Q & A: Chris Cornish

Above: Chris Cornish, Infinity Cove, 2008
What’s your background - how did you get where you are?

I am 28, born and grew up in the UK. I studied painting at art school and then went onto to complete an MFA, specialising in media. During the last year of my painting course I started to use computer game modifications to either design or create artworks. Buying a game for £30 seemed like a very efficient way to learn 3D.

Alongside my art career I worked for 5 years at a leading 3D and VR company based in the UK where I specialised in 3D scanning and 3D printing. I am now a full time artist and have an honorary research position at the Slade School of Fine Art ‘RP Project’ - essentially looking at the relationship of art and 3D technology as the latter becomes more pertinent.

What would you say are the themes of your work?

The questions every artist dreads! I guess on a basic level death, war and art (it sounds oh so grand), but these themes are wrapped up in layers of reference, questions and illusion. As my practise develops I am building up a visual vocabulary which is very dependant on computer generated imagery - computer games, 3D software, digital worlds. I am also openly exploring the medium and tools with which I work - I am very interested in what happens when an illusionary process that is supposed to be hidden is exposed.

Can you tell me a bit more about how you came to create the Infinity photographs?

The Infinity series of photographs depict empty photographic or film studios. I wanted to create images that are architectural, painterly, abstract but realistic. And of course they also pay homage to the medium and the tool, the act of photography and film. I like the fact that the subject can be nothing and everything at the same time.

Where do you get your inspiration from?

I try to draw on a wide source of inspiration - architecture, novels, music, film. If I had to name an artist it would probably be Francis Bacon. Or maybe Andy Warhol; his work is far more conceptually complex than the surface would suggest.

Which of your works has had the best reception/most interest?

The film 'Tate Modern’. It was the second film I made and was the first to fully utilise CG elements - it was the result of a lot of personal research and development in 3D software and techniques. I think the subject matter is both romantic and poignant with a little bit of sci-fi thrown in for good measure and is therefore something that a lot of people can relate to.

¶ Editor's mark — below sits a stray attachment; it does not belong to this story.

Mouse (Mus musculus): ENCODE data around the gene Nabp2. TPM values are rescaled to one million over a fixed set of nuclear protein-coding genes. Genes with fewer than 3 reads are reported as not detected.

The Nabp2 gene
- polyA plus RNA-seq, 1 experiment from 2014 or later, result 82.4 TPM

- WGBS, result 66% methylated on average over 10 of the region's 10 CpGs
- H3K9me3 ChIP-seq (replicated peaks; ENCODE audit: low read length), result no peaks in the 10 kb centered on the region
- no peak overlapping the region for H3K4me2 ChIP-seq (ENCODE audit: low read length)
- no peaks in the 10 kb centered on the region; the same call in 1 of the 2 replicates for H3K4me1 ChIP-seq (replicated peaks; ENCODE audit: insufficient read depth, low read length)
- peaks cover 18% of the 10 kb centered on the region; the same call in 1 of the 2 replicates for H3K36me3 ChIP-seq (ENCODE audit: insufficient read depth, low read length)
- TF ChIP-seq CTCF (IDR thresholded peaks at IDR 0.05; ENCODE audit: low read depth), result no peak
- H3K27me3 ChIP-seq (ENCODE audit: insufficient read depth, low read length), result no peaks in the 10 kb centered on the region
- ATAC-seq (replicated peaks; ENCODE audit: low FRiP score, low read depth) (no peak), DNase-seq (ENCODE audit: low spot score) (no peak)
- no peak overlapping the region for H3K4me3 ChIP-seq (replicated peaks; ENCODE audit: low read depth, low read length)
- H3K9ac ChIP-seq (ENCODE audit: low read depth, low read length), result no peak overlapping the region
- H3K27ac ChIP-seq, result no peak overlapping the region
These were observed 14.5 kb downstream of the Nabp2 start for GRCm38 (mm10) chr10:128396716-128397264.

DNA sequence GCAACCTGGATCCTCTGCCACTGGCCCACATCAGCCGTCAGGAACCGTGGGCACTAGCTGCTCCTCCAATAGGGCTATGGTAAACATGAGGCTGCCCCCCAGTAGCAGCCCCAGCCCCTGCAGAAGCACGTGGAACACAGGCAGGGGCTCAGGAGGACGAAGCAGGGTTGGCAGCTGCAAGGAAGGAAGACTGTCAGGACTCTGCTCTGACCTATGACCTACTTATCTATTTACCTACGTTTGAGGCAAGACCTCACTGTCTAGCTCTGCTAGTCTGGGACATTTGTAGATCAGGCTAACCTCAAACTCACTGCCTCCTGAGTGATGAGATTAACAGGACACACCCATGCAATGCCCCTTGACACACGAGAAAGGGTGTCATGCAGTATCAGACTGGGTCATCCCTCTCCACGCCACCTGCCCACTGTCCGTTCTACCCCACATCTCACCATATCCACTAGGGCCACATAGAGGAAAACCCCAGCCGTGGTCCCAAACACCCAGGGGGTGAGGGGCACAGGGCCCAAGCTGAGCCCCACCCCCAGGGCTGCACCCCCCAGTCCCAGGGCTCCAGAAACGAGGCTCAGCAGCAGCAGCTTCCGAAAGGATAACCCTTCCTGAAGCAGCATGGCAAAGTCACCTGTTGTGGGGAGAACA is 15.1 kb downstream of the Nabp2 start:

You work with 3d printing and modelling - is using these tools an important part of your artistic practice - put simply, do you enjoy using them or are they just a means to an end?

Process is very important to me - I enjoy making art work, learning new techniques and using new technologies (whether this is cutting edge 3D stuff or traditional techniques which are new to me). When I stop enjoying the process, or I stop learning, I will stop making art.

I still find the works which utilise 3D Print technology (the 'stage’ and 'crater’ series) conceptually problematic. By this I mean that I am unsure whether they are a strange fusion of sculpture and manufacture that produce what could be thought of as a 3D photograph and therefore successful; or alternatively they could just be little 3D models, not very far away from model railways etc. and therefore a failure. I think this is something I need to re visit in the future.

More recently I have been using CNC machines to help create larger scale objects from 3D models in which I think process and concept sit more comfortably with each other.

From an insider’s perspective, is the CG industry a creative industry to work in?

I spend most of my time trying very hard not to be 'bound by the tool’. In other words although I love it, I sometimes wish I did not know the ins and outs of the software. When I work with people from other disciplines it can be very refreshing to hear their ideas / demands - they do not know what can and can’t be done and so their ideas are not formulated to compensate for this and can often lead to more creative work. It took me a long time to learn not to do something just because I can. In fact I think I am still learning that.
Even so I think the tools available to the CG industry are second to none and when used in the right way can be creative, clever and awe-inspiring.

Do you feel part of a community or movement within art?

Not really. I would even go so far as to say I purposely try not be too aware of what other people are doing and concentrate on my own practise. I guess the old cliché of the computer nerd locked up in his bedroom still plays out, even in the trendy art world…